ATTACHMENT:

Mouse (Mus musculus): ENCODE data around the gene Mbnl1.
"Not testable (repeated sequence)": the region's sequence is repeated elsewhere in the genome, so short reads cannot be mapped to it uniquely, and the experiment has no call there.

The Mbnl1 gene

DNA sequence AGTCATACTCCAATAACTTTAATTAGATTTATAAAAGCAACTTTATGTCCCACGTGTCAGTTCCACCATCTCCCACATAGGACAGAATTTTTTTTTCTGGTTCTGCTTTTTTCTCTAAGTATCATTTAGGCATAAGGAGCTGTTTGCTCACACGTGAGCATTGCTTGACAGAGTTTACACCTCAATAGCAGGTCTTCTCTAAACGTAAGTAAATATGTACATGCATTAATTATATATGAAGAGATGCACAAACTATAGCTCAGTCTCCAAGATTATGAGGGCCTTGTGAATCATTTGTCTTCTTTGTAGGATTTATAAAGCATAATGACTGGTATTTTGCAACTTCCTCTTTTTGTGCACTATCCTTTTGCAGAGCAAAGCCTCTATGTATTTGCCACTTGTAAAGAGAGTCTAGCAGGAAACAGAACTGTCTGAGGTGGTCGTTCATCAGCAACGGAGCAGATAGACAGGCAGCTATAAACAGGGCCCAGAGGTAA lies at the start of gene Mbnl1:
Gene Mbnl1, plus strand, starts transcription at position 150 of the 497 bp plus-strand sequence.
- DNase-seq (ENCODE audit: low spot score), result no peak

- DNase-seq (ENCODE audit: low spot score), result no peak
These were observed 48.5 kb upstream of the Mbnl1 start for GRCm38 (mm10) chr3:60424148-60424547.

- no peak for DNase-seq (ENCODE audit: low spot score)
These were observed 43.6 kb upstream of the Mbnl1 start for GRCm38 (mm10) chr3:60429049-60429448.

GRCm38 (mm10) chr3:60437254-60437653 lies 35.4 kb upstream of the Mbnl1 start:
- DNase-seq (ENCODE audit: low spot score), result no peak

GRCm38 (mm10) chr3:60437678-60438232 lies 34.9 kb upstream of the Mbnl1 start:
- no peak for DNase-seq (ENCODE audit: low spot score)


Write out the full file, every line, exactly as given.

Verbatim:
Mouse (Mus musculus): ENCODE data around the gene Mbnl1.
"Not testable (repeated sequence)": the region's sequence is repeated elsewhere in the genome, so short reads cannot be mapped to it uniquely, and the experiment has no call there.

The Mbnl1 gene

DNA sequence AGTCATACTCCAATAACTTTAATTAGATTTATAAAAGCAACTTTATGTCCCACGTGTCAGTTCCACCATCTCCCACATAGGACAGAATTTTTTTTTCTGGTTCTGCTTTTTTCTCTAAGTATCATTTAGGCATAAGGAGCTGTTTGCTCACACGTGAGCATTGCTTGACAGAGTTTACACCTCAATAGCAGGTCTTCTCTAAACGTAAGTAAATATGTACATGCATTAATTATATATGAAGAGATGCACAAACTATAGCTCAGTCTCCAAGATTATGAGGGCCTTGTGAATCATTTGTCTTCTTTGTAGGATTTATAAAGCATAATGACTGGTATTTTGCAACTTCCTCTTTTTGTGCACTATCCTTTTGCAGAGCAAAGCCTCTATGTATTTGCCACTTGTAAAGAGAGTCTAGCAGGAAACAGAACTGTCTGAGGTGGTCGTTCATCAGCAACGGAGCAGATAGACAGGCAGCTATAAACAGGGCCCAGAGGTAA lies at the start of gene Mbnl1:
Gene Mbnl1, plus strand, starts transcription at position 150 of the 497 bp plus-strand sequence.
- DNase-seq (ENCODE audit: low spot score), result no peak

- DNase-seq (ENCODE audit: low spot score), result no peak
These were observed 48.5 kb upstream of the Mbnl1 start for GRCm38 (mm10) chr3:60424148-60424547.

- no peak for DNase-seq (ENCODE audit: low spot score)
These were observed 43.6 kb upstream of the Mbnl1 start for GRCm38 (mm10) chr3:60429049-60429448.

GRCm38 (mm10) chr3:60437254-60437653 lies 35.4 kb upstream of the Mbnl1 start:
- DNase-seq (ENCODE audit: low spot score), result no peak

GRCm38 (mm10) chr3:60437678-60438232 lies 34.9 kb upstream of the Mbnl1 start:
- no peak for DNase-seq (ENCODE audit: low spot score)